This instrumental use and deep politicization of the EAEU by Russia means, in short, that the EAEU is functionally unable to act as an integration body in Eurasia. The EAEU and the EU are fundamentally different and incompatible.
What is its impact on policy?
There is considerable disagreement among EU member states about the wisdom of using trade liberalization with Russia as a route out of sanctions. The mere existence of a debate on this subject is useful to Russia, allowing the Kremlin to benefit from ‘divide and rule’ tactics in provoking discord in Europe.
A further problem is that efforts to promote EU–EAEU cooperation and trade liberalization tend to bypass the failures of the Eurasian project and focus instead on the benefits of normalizing relations. Despite failed attempts to liberalize EU–Russia trade, the idea of a free-trade zone with the EAEU remains immensely appealing to some in the EU. The risk is that policymaking will be less realistic as a result.
This is not to say that the EU has been entirely blind to the difficulties of economic integration with the EAEU. Russia’s actions have forced the issue in some respects. For example, its military and economic response to the EU–Ukraine Association Agreement indicated how Moscow perceived trade liberalization and regulatory harmonization as threats to Russia. The collapse in December 2015 of trilateral talks on the association agreement confirmed the EU’s view about Russia’s lack of interest in functional solutions or trade liberalization; it was clear that Moscow was focused on geopolitical priorities rather than on seeking pragmatic solutions. Since then, the EU has restricted itself to file-driven, technical and issue-specific interactions with the EEC and individual EAEU member states, justifiably doubtful as to whether the EAEU would liberalize trade and comply with the WTO-based multilateral order.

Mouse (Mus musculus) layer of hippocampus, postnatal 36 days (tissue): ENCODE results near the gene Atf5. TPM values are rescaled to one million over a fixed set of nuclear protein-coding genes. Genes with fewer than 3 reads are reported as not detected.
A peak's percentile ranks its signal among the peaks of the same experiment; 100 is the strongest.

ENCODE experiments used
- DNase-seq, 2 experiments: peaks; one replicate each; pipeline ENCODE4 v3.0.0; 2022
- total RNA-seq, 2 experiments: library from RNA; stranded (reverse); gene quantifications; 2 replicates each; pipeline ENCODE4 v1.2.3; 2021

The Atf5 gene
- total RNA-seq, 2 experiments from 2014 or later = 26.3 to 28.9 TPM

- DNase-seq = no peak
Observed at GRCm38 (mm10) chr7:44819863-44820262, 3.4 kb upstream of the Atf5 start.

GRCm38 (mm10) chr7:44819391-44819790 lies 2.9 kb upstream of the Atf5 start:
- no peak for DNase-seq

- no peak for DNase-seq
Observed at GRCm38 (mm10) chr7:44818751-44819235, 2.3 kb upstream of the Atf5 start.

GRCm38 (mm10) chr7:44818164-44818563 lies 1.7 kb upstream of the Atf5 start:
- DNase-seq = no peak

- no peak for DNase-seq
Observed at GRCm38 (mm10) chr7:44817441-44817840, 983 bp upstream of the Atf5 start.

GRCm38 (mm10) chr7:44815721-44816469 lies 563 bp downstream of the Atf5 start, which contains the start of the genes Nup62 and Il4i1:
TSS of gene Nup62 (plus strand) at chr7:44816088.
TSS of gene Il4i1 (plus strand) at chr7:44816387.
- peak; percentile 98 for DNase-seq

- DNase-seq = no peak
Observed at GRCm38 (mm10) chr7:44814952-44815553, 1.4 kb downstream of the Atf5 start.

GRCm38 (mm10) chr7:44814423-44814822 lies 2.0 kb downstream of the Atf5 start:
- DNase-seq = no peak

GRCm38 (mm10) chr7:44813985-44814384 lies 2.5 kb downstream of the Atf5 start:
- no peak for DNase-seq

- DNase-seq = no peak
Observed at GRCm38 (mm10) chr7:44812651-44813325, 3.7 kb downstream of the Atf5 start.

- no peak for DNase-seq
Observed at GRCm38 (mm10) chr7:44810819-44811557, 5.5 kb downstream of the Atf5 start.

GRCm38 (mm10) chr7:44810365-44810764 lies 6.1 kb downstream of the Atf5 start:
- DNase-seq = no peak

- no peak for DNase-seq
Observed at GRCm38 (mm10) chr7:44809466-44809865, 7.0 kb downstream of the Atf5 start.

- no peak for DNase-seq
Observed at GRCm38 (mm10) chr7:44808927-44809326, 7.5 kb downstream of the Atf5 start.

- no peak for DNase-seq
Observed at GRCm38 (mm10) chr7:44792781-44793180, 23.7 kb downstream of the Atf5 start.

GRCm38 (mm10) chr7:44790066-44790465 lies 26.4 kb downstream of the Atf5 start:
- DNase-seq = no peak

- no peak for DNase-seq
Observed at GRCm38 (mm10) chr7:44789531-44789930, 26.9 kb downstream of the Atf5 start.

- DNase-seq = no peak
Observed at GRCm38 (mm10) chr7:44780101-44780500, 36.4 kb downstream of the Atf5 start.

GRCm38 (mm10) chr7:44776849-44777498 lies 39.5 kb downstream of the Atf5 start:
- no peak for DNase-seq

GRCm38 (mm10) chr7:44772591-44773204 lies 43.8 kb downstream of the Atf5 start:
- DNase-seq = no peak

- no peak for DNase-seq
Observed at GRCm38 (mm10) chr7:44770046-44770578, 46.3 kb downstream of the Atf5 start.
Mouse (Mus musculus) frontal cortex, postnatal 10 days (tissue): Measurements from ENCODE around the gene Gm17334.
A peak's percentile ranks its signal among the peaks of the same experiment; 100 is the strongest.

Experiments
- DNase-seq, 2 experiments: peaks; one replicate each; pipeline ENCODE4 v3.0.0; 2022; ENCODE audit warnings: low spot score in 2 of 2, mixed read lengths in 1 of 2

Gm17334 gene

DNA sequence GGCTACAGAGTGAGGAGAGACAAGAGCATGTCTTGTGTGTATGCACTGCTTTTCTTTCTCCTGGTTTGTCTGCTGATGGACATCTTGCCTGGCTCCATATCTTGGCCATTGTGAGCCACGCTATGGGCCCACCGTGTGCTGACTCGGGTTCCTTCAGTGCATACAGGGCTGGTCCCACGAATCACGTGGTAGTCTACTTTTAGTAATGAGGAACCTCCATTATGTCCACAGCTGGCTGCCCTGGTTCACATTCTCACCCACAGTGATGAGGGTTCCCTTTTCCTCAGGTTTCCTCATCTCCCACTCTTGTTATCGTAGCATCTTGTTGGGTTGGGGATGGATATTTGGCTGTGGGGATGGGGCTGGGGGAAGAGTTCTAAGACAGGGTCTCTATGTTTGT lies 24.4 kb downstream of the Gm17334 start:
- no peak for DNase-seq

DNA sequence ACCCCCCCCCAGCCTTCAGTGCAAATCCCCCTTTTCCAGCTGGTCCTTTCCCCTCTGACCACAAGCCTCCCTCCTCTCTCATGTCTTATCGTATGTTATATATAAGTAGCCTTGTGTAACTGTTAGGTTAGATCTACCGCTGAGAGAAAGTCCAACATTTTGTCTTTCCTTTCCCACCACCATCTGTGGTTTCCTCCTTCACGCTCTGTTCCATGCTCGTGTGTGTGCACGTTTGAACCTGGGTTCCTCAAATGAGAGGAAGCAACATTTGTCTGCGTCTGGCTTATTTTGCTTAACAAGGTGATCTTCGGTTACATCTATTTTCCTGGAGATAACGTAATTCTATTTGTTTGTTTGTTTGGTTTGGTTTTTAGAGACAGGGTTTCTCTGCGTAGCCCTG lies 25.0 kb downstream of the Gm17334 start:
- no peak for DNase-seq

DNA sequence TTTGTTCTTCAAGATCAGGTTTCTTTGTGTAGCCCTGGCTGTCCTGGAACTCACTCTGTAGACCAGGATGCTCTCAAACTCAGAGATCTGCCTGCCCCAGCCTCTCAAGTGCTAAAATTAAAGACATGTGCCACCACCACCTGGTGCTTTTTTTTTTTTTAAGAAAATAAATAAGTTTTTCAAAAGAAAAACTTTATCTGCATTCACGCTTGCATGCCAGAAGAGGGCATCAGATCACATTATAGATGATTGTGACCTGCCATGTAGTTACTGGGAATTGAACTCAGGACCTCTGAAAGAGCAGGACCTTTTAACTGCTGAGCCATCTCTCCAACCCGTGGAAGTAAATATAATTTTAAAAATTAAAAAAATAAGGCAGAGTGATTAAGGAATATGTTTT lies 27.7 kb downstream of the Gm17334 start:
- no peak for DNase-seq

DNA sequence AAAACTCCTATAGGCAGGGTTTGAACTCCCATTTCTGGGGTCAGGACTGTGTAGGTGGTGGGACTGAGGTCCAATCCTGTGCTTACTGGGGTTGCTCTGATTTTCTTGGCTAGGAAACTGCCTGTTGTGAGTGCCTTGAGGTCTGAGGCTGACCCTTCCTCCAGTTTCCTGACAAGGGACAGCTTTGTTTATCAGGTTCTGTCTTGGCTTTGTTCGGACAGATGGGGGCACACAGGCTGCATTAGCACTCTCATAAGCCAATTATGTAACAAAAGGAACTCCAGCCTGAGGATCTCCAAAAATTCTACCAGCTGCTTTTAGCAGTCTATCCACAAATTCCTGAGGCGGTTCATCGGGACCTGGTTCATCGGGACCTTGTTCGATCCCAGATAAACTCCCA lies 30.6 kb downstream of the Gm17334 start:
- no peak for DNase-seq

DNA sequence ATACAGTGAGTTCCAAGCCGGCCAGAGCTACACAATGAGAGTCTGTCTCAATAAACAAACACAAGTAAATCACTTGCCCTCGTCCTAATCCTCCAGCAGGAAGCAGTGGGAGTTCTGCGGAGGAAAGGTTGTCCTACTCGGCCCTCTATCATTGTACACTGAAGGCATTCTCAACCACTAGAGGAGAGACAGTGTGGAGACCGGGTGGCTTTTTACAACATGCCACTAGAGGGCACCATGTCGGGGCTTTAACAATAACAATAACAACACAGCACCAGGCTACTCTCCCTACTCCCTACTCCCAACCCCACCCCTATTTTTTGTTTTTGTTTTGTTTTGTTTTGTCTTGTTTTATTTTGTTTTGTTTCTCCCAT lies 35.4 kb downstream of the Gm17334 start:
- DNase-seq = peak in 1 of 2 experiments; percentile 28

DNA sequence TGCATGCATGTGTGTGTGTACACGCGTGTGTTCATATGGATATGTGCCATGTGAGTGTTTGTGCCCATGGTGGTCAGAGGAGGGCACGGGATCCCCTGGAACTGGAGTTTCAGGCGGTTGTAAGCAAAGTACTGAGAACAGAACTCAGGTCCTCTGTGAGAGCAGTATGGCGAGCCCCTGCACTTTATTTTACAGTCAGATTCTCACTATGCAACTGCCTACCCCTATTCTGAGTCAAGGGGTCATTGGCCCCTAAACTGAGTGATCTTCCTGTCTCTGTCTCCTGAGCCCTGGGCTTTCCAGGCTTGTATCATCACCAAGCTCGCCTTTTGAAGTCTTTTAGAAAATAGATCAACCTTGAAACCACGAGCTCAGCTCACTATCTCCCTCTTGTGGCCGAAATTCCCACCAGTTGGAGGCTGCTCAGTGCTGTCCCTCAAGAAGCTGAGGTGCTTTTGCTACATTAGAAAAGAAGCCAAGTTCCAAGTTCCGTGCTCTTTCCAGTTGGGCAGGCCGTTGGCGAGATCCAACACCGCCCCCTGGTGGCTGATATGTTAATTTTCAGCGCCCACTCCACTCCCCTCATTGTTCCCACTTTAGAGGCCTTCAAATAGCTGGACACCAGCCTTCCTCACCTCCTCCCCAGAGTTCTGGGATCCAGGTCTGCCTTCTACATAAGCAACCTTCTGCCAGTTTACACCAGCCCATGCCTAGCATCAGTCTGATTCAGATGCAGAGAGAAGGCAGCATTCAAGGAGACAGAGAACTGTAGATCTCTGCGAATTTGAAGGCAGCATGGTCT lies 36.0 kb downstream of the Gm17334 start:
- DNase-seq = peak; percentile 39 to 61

If anything, the prospects for trade liberalization with Russia have become weaker since 2014. Russia has no economic interest in comprehensive trade liberalization with the EU, as it is unlikely to benefit from such liberalization: 82 per cent of Russia’s exports are energy commodities, largely unaffected by trade barriers. Other Russian sectors lack competitiveness, and would have to go through painful restructuring if exposed to international competition. Trade liberalization is not offered in any economic agreement signed between the EAEU and third countries.
Nonetheless, Russia continues to promise trade liberalization as an incentive to persuade the leaders of large EU member states to lift sanctions against it. Notwithstanding the pragmatic turn in EU policymaking outlined above, Moscow has still succeeded in enticing Germany and France into advocating for the European Commission to engage.
What would good policy look like?
Given Russia’s instrumental use of trade liberalization, it makes sense for the EU to limit engagement to ongoing technical dialogue with the EAEU. The EU should recognize that its interest in trade cooperation is unlikely to coax Russia into changing other priorities, either in the post-Soviet space or vis-à-vis the EU. For this, change in Russia itself is needed.
Given the nature of the Eurasian project, any EU engagement with the EAEU will require the utmost caution. It will need to be premised on Russia meeting clear preconditions, for example with regard to its actions in Ukraine and its WTO commitments. At present, fulfilment of any such preconditions appears a long-term prospect at best.
In any dialogue, it will also be important to prevent Russia from monopolizing the EU’s external agenda. Marginalization of the EU’s eastern neighbours, both inside and outside the Eurasian bloc, must be avoided. This is especially important given that some EU member states, such as Germany, remain keen on a ‘business as usual’ relationship with Russia and the EAEU with regard to economic ties.
In the short term, pragmatic engagement on issues such as trade facilitation – especially with regard to non-tariff barriers such as certificates, standards and regulation – is more likely to meet with success (however modest) than efforts at far-reaching structural integration. The ‘wait and see’ strategy favoured by the European Commission vis-à-vis the EAEU remains the most reasonable policy.